More than 3,000 people turned out last weekend on Alaska’s Kenai Peninsula for Salmonstock, the state’s newest multidimensional music and arts festival celebrating wild salmon. The event, following on the heels of Nushtival at Dillingham, and Fishtival at Naknek earlier this summer, also aimed to raise awareness for conserving habitat for wild salmon in the face of proposed large scale mining ventures which research has shown may cause a threat to spawning streams and the fisheries as a whole. Artists on hand for the festivities, including Ray Troll, created life-sized salmon murals and nearly 400 people participated in an “action of Art” by creating a human mosaic ground design to make a statement about their love for wild Alaska salmon.
The weekend event at the Kenai Peninsula Fairgrounds in Ninilchik also included a series of lectures and presentations, and opportunities to get involved in protecting salmon habitat. Native Alaskans from the Bristol Bay community of New Stuyahok also performed, offering a glimpse into a culture intimately connected to the wild salmon.

Salmonstock is just the latest of an ongoing effort by hundreds of people involved in Alaska’s fishing industry to educate more people about the cultural and economic importance of fisheries and the need to protect the fisheries in the face of proposed development of non-renewable resources.

In a related matter, the Alaska Department of Fish and Game is accepting public comment through Aug. 12 on the Bristol Bay critical habitat areas draft management plan. The plan addresses five critical habitat areas: Egegik, Pilot Point, Cinder River, Port Heiden and Port Moller on the north side of the Alaska Peninsula.

Call the agency’s habitat division at 907-267-2342 or download the draft management plan at
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Set Netters on Kenai River Closed Down

Commercial set net fishermen on the East Side of the Kenai River on Alaska’s Kenai Peninsula were closed down on Aug. 8 in the wake of an earlier emergency order from the Alaska Department of Fish and Game giving them 56 hours of continuous fishing.

The standard closing date for the East Side set netters is Aug. 15, but there is a “one percent rule” which says that the set net fishing may close any time after Aug. 1, if the set net catch less than one percent of the season total sockeye salmon harvest for two consecutive fishing periods. Prior to 2011, a fishing period was defined as the start of fishing to the end of fishing, which meant a fishing period could have been made up of one or two days or more, but this year the Alaska Board of Fish redefined a fishing period to be a calendar day not to exceed 24 hours.

Commercial fisherman Rob Williams, president of the Kenai Peninsula fishermen’s Association, said set netters don’t think the shutdown was justified. Williams said that early on in the sockeye season, there were strong escapement counts of late run kings and a high rate of exploitation of those kings by sport fishermen. Then the count slowed down and the Alaska Division of Sport Fish got nervous, he said. “We take the brunt of this stuff,” he said, “ because there were no restrictions on sport fishermen. Eventually they took bait away, but not until the end of July for a few days. The restrictions we faced were no fishing the hours allotted to us in the management.”

Because this year’s return was “off the charts,” the highest number of fishing hours was allowed under management, but the commercial fisheries division restricted set netters to get a higher flow of king salmon into the Kenai River, he said. “What they did this year was decouple our fleet,” he said. “Generally when the drift netters are fishing, the setnetters are fishing, but since we catch more kings than they do, they let them keep fishing and took us out of the water.”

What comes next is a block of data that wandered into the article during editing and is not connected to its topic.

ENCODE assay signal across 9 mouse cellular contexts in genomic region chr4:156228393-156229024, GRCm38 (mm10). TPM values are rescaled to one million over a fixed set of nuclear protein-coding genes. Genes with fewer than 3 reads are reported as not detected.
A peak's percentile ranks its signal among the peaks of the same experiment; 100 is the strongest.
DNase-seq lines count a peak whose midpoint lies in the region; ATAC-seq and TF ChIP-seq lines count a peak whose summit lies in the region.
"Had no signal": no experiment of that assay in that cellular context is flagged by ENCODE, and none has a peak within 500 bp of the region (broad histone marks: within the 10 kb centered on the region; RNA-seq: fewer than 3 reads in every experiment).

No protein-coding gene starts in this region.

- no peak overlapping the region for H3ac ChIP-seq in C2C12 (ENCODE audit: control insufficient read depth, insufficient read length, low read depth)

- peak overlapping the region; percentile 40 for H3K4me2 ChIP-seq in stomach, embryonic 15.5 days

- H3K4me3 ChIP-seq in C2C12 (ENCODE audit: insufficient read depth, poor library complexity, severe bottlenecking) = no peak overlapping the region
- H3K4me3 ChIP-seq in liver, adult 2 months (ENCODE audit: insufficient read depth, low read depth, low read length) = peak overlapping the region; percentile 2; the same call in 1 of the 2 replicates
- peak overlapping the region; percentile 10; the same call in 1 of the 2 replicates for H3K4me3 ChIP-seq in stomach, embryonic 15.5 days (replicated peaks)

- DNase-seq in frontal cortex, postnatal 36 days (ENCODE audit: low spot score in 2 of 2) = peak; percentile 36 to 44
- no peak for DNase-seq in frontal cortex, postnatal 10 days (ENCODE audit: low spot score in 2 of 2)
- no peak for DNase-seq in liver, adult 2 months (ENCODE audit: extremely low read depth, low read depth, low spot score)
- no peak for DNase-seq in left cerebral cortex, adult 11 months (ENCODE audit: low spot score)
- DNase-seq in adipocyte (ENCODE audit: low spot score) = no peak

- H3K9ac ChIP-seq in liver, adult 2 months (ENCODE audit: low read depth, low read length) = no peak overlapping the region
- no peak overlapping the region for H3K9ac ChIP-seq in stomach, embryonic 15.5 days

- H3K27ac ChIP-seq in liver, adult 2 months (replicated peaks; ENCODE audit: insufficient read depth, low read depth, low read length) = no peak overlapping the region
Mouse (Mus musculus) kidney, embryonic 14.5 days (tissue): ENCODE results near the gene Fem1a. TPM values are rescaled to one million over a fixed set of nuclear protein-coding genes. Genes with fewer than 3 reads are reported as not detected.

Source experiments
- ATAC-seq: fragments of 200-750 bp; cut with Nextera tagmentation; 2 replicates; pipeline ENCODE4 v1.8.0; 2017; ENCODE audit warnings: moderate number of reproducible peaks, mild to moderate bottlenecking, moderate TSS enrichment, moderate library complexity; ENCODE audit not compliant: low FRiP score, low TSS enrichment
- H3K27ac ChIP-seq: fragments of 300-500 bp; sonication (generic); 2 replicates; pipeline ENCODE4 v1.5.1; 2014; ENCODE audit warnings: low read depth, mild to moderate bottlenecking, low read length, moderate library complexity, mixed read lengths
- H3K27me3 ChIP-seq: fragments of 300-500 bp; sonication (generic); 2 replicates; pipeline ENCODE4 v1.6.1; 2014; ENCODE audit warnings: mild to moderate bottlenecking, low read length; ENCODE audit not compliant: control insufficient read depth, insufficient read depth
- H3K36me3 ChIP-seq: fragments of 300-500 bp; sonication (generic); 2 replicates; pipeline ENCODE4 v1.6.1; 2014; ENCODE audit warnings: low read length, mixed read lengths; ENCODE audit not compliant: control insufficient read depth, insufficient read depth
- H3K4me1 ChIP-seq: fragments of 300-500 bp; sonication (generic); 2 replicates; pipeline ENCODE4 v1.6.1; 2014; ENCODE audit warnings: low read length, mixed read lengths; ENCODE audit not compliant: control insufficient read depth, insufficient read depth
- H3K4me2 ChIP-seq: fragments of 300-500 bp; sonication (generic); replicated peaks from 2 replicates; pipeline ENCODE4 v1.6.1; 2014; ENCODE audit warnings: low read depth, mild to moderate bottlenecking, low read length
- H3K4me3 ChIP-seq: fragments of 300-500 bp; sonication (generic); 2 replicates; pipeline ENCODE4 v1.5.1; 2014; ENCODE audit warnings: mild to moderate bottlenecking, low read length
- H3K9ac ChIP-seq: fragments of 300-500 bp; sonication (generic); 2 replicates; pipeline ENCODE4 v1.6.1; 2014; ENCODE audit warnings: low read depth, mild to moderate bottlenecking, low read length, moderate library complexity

The Kenai River Sportfishing Association saw the situation differently. They said they were concerned about the lower end of the escapement goal range for late run kings not being achieved. KRSA urged the Alaska Department of Fish and Game this past weekend to provide assurance that the lower limit of the spawning goal range of 17,800 king salmon be met, or that the agency take whatever management action was necessary to bring the final number of late-run kings spawning in the Kenai River as close to that number as possible. The agency then closed down the setnet fishery.

State Wants In on Court Battle Over Mining Initiative

Alaska’s Supreme Court has granted a motion from a mining partnership to expedite a judge’s decision over whether to allow voters in the Lake and Peninsula Borough to vote on an initiative that would affect development of the proposed Pebble mine.

The initiative from opponents of the mine would amend borough code to preclude granting permits for mining operations of greater than 640 acres that would result in “significant adverse impact” to salmon streams.

The Pebble Partnership wants a decision by Aug. 15. The court is also considering a request by the state of Alaska to participate in the case revolving around the so-called “Save Our Salmon” initiative. The initiative aims to prohibit construction of large-scale mining activities within the borough because of concerns that such a venture would adversely impact a number of salmon spawning streams. Officials with the Lake and Peninsula Borough have said they are not opposed to having the state participate in the litigation as a friend of the court, but initiative sponsors asked the court to deny that request, on grounds that the state was raising new arguments not argued or considered at the Superior Court level.

Attorneys for initiative backers said in their brief to the court that the state failed to intervene in lower court proceeds “at its own peril, and thereby waived its opportunity to raise those issues in this petition.”